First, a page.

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Account openings and online investment sites

Updated January  9, 2020

This article will review some of the best investment platforms in 2019, and get into the whole DIY vs advsior debate.

 Best investment platforms UK in 2020

  • Hargreaves Lansdown – A FTSE100 company, Hargreaves Lansdown charges a 0.45% fee for the first £250,000 invested, 0.25% for investments between £250,000 and £1 million and 0.1% charge for investment in excess of £1 million. They have access to numerous fund, ETFs and other options.  
  • Vanguard Online – charges 0.15% fee, capped at £375 a year.  They focus on passive investments, whereas Hargreaves Lansdown has both active and passive investments.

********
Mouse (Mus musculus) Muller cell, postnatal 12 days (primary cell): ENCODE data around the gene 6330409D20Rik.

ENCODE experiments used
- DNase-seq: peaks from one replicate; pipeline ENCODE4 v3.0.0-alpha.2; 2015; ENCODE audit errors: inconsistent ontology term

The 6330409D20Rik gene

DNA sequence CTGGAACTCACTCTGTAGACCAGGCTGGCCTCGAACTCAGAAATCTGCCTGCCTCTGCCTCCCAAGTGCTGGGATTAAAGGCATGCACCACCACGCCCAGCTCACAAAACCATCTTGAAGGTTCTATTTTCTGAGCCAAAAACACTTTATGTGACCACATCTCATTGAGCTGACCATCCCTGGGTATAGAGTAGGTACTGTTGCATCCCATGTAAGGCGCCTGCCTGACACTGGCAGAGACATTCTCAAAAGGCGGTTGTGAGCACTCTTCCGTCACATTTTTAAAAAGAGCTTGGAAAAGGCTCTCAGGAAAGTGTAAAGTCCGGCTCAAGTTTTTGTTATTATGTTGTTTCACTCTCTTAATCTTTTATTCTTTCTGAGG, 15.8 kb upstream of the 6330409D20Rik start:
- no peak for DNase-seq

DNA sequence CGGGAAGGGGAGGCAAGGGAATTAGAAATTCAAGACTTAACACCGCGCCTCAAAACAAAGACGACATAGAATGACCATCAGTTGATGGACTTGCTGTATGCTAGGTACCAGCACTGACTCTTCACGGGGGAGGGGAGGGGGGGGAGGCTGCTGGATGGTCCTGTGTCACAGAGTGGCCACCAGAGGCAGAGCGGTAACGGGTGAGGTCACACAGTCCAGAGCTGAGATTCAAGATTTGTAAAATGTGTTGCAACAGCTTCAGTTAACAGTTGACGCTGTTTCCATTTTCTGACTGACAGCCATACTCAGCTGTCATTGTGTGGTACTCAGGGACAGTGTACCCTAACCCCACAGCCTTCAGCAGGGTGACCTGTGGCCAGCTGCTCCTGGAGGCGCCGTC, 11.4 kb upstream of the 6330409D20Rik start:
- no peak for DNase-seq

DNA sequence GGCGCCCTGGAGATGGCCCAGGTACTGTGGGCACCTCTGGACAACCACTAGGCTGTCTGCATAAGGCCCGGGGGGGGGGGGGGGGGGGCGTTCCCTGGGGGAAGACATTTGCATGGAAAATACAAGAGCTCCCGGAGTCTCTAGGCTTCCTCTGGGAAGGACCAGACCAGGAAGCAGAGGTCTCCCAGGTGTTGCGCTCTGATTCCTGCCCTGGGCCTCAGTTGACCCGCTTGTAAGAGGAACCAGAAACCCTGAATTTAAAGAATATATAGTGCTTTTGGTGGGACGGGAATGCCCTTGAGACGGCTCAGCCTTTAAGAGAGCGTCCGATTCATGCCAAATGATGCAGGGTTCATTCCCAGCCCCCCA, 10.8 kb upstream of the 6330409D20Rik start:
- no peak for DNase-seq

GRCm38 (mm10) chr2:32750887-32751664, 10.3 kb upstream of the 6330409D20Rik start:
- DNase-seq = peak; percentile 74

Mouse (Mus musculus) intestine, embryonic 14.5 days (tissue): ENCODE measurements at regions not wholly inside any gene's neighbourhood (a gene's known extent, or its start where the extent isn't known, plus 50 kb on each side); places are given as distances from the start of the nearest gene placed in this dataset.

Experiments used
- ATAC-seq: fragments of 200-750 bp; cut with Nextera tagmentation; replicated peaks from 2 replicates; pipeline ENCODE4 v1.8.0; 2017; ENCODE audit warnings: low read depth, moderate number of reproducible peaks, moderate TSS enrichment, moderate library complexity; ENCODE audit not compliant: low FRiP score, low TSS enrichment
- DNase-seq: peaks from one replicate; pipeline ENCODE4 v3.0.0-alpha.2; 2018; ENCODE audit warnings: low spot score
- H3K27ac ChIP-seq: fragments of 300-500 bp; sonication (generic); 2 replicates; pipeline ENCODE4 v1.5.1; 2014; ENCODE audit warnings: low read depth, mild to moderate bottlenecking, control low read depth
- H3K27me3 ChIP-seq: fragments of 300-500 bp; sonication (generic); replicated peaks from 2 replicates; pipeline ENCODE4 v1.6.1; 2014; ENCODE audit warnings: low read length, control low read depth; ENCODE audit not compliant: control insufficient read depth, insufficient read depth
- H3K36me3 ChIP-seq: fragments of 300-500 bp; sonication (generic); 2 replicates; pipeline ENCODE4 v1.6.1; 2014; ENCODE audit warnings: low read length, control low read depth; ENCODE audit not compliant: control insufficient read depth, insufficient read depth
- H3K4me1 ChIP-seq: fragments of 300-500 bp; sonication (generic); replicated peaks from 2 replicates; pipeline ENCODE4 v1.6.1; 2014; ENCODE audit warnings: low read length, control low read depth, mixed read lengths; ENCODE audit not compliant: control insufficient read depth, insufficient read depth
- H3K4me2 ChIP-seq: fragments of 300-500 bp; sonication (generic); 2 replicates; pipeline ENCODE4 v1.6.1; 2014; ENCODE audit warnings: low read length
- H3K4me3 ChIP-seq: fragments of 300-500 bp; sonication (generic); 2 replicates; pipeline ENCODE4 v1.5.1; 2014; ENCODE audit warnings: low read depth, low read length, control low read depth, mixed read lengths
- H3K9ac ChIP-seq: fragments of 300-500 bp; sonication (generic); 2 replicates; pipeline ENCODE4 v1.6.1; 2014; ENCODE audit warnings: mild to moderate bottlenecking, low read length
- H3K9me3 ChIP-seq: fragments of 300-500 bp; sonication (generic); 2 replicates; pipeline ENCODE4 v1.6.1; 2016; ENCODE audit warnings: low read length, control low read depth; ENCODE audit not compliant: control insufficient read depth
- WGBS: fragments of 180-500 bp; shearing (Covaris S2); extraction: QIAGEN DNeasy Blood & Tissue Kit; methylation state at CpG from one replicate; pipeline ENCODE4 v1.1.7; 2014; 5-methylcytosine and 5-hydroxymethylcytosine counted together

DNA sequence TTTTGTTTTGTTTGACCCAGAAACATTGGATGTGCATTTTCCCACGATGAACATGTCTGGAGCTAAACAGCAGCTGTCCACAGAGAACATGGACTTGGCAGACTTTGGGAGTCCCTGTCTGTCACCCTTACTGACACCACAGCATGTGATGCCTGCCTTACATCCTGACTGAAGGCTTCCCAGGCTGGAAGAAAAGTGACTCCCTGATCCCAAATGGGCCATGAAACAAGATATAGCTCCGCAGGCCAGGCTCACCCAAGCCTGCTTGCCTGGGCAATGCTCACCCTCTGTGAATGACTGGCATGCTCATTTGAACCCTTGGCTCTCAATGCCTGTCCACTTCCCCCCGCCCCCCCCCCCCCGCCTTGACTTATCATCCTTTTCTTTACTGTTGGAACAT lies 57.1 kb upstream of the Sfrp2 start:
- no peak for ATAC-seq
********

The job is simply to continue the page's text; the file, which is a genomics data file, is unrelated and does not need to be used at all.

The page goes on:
• Charles Stanley Direct – similar to Hargreaves Lansdown.    Charges 0.35% on smaller accounts per year.

Best expat investment platforms in 2020

  • Interactive Brokers – A cheap option, however, they are based in the US, so US estate taxes may apply.
  • Saxo Bank – Cheaper than Internaxx on smaller accounts, but more expensive on larger accounts.
  • Internaxx (formerly TD Direct) – The flat fees are `a killer` on smaller accounts, but a steal on larger accounts.

Best investment platforms USA in 2020

  • Vanguard Online – Just like the UK, Vanguard has a platform for US residents. 
  • Fidelity and TD Ameritrade- two other low-cost investment platforms.
  • Living in mainland Europe 
  • Degiro fees are low, often less than $1 to trade.


Are there other options out there?

Yes. It isn’t an extensive list. There are hundreds out there which could also be put on the list, but you won’t go wrong with the above.